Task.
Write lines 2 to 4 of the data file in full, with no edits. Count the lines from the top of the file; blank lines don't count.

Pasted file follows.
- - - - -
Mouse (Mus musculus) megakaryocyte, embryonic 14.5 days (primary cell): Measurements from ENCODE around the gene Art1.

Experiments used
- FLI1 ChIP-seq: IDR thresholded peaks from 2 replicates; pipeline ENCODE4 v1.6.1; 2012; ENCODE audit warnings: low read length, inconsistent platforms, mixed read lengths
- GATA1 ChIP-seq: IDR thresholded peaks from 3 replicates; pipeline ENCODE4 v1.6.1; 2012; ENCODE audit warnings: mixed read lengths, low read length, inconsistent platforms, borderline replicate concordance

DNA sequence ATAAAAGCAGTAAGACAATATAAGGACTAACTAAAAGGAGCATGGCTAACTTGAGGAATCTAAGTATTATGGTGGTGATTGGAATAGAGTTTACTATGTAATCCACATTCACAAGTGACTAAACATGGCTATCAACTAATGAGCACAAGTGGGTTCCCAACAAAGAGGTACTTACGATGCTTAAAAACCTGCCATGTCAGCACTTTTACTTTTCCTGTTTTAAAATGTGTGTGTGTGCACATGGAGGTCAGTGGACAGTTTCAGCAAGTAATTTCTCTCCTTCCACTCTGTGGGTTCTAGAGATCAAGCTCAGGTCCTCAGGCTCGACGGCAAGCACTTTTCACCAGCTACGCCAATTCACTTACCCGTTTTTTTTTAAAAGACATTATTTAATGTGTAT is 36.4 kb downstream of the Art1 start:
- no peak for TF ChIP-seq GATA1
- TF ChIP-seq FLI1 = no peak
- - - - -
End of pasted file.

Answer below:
Experiments used
- FLI1 ChIP-seq: IDR thresholded peaks from 2 replicates; pipeline ENCODE4 v1.6.1; 2012; ENCODE audit warnings: low read length, inconsistent platforms, mixed read lengths
- GATA1 ChIP-seq: IDR thresholded peaks from 3 replicates; pipeline ENCODE4 v1.6.1; 2012; ENCODE audit warnings: mixed read lengths, low read length, inconsistent platforms, borderline replicate concordance